Ed. The Disability Support Scandal is about money but the bottom line is the impact on people, Islanders with disabilities and their supporting families. This is one of those stories.
By April Ennis, Montague PEI
The Disability Support Program discriminates against my two autistic children. The DSP does not provide respite care, pre-school IBI, and forces me to become a small business employer which adds another level of stress. These are services and supports it provides for other autistic individuals.
Brandon, my oldest son, was diagnosed with Autism in January of 2006 and Benjamin, my second son, was diagnosed with autism in December of 2006. DSP offers funding to families for respite care. Respite is a break from the 7 day 24 hours a day care an autistic child requires.
I have been turned down twice because my son is under 6 years old. I did not see in the DSP policies an age restriction for this funding. In fact, other families across PEI are currently receiving funds for respite care for their preschool children. So why is their a double standard?
Is it because I live in Kings County? There is a lack of consistency for services across PEI. Anyone who is looking after an autistic child knows respite for the caregiver is essential. After Benjamin’s diagnosis I reapplied for respite. I thought they would understand the stress my family was under, but I was turned down again. I did not appeal this decision. The appeal process would have been fair as it is not done by an independent committee.
Benjamin is currently on the waitlist for treatment in the Preschool IBI Service. While he is on this waitlist, DSP will not fund therapy. We provide treatment for him outside of the government therapy program. He could sit on this waitlist from 10 months to 2 years. It takes a year to get an autism assessment and then you may have to wait another 2 years for treatment, a child may enter the school system with no early intervention.
Considering that the first 5 years of a child’s life is a critical time for brain development, this treatment is important to the outcome of a child affected by autism.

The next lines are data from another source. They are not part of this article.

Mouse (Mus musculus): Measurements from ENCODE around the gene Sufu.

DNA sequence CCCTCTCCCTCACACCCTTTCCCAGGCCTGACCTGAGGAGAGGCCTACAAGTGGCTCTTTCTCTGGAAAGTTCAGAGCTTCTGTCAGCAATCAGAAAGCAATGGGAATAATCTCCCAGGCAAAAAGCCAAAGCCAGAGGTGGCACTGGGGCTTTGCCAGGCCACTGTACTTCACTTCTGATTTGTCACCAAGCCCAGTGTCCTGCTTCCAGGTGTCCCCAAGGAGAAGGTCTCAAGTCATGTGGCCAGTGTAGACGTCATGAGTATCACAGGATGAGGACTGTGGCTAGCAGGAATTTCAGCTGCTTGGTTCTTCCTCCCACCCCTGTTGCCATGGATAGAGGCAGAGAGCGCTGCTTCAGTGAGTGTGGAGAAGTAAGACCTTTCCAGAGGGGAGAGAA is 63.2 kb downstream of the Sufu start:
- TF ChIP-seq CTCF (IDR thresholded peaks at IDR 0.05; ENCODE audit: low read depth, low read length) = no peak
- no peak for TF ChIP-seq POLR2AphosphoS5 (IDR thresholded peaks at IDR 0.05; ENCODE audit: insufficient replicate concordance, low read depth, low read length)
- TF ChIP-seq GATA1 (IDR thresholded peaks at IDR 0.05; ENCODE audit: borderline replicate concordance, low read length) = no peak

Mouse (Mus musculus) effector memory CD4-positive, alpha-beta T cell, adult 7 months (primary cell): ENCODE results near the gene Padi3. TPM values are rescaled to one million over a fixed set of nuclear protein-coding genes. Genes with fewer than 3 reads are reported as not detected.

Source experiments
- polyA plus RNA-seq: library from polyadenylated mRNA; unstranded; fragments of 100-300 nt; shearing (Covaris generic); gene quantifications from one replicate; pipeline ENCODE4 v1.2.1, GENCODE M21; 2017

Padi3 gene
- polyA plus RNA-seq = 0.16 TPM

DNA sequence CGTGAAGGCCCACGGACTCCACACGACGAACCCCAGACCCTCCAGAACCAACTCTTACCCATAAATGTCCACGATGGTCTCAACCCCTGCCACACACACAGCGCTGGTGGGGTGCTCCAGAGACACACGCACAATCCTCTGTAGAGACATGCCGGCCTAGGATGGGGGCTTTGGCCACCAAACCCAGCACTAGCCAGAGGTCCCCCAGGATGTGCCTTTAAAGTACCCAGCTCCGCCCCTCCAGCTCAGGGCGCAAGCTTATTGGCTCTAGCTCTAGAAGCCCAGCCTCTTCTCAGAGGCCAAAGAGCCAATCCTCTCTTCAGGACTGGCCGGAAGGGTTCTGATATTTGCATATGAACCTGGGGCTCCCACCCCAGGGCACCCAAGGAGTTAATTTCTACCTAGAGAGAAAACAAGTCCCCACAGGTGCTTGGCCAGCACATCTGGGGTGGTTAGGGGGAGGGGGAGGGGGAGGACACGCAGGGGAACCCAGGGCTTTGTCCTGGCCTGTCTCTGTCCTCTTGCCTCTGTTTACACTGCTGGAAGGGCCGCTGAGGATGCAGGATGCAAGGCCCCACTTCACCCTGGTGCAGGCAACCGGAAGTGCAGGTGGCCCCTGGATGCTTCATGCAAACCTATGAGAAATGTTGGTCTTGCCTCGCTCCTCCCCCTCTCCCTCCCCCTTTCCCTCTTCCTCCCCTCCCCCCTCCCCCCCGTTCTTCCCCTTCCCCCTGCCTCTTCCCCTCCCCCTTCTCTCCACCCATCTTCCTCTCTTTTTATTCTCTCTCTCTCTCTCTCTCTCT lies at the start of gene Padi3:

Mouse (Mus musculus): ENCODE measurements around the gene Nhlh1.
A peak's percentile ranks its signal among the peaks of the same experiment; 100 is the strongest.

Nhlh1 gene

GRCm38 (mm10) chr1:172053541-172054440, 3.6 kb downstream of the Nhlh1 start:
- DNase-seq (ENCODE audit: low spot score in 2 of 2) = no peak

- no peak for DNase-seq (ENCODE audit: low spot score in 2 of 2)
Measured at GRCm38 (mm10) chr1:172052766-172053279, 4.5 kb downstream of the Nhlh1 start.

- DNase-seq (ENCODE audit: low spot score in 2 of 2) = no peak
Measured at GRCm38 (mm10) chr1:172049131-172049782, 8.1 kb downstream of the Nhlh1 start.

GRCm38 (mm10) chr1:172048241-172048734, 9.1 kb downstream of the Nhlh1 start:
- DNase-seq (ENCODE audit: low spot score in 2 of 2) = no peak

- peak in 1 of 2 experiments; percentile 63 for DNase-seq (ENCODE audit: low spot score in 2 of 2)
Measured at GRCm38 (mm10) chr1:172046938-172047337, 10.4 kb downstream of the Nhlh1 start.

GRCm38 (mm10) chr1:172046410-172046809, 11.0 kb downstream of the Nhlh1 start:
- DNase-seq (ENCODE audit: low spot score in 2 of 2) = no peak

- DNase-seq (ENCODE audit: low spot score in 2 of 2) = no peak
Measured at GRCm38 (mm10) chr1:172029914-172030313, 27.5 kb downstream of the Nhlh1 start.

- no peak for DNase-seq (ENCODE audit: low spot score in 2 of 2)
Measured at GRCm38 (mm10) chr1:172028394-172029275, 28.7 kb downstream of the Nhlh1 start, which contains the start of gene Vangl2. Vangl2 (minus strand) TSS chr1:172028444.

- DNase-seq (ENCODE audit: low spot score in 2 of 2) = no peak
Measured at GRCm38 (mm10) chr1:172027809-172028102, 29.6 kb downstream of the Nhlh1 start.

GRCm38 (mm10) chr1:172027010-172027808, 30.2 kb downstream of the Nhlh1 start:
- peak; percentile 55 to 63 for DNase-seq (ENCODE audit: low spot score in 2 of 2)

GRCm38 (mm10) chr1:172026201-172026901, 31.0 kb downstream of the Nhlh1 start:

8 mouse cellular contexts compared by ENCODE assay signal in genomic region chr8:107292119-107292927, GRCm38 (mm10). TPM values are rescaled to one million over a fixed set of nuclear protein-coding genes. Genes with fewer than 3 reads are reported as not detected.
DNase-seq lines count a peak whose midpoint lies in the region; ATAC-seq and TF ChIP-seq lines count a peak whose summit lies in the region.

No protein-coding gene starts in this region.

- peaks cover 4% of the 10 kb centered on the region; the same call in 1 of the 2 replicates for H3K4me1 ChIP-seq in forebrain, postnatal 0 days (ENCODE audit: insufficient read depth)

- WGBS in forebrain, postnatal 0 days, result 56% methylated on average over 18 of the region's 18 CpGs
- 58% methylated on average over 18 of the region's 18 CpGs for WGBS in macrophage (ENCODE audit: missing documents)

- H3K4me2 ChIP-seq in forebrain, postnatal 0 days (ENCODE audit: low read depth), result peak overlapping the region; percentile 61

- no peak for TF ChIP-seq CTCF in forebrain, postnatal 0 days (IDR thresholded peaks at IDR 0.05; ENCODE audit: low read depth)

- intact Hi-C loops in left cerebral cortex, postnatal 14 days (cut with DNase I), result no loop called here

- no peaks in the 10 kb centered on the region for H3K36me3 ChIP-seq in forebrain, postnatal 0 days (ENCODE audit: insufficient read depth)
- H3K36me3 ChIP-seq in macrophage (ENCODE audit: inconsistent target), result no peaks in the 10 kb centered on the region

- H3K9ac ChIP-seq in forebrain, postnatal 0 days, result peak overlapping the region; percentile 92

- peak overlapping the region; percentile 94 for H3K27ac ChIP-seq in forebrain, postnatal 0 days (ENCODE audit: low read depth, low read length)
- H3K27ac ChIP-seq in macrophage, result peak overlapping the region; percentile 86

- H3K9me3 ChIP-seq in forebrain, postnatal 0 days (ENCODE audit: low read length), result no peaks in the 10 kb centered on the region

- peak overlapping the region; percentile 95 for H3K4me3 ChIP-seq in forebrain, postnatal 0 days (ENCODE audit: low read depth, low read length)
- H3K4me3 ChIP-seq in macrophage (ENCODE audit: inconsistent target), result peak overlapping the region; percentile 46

To add to the stress of having two children with autism, I was forced by DSP policies to become an employer of the people who provide treatment. There is no dedicated post-secondary training program for this tutor position on PEI. So what does the government do to help? It provides a three and a half day workshop for parents and hired staff and then throws them into on-the-job training with weekly supervision.
DSP can fund $10/hour for a maximum of 20 hours per week for a tutor to provide therapy with my son. This wage has not changed in ten years. I have to look after payroll and cover all costs associated like CPP, EI, vacation pay, worker’s compensation, and statutory holidays. I asked the DSP to fund all of my employer contributions, but they turned me down stating that it has been a business practice 2002 to only provide the EI and CPP costs. Where do they think I am going to come up with the extra money to pay for that?
Families are told that they need to contract services. However, the Canada Revenue Agency ruled that my children’s autism tutor is an employee not a contractor. I need help to cover all employers’ contributions so I appealed the DSP decision and stated my case on March 6th. I have 45 long days to wait for a decision.
I have asked for help but was turned down. I filed a human rights complaint against the Department of Social Services and Seniors. Brandon was discriminated against on the basis of disability and age on being turned down for respite services. The province failed to reasonably accommodate the needs of Benjamin who is being discriminated against on the basis of his disability and provision of timely service for treatment.